So how did the airlines actually manufacture that success? By raising prices, adding fees, and cutting seats. Let's review how recessions torpedo airline business models, and what the carriers do to calibrate to the new normal:

  • First, people stop having as much money or credit as they used to.
  • Then people stop spending as much money on flights.
  • The airlines, stuck with their pre-recession routes and schedules, stop making as much money. This is why, in 2008, the industry's net margin was a negative 5.3 percent.
  • The airlines adapt. By merging:

The newlyweds: Delta and Northwest; Continental and United; Southwest and AirTran. The mergers consolidate the industry and soon thereafter consolidate travelers' options. Fewer airlines means fewer flights, and fewer flights means fewer seats.

In 2009, before the mergers, airlines reduced their capacity by 5.9 percent from the previous year, according to Cordle's data. It's expected the industry's overall capacity will now be in flux, perhaps with some new seats added as airlines fill in the gaps left behind by the mergers.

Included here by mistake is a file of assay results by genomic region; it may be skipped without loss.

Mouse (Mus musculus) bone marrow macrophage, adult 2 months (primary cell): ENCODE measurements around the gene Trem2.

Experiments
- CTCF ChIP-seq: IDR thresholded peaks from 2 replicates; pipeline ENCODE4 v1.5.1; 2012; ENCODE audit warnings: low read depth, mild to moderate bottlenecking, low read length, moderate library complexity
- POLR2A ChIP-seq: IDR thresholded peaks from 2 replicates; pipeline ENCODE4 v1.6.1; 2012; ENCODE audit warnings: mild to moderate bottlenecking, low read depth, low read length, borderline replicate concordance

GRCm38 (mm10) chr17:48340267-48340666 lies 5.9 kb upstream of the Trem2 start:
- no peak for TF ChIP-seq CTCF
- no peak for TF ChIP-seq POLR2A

After capacity and competition are cut, it's time to nickel-and-dime. Stand-by charges, cancellation penalties, and, of course, baggage fees are all in play for airlines now. (For most of us, that may be for the best, since it keeps the actual ticket price slightly lower for those who only bring a carry-on.)

This is how the airlines start making money again. By cutting capacity and raising fees, they shed themselves of unprofitable customers and extracted a bit more cash out of those who could still afford to fly.

But are things really as bright and cheery as they appear at 30,000 feet? The third quarter is always the best quarter of the year, and even though this was the best in 32 years, there are hitches on the horizon.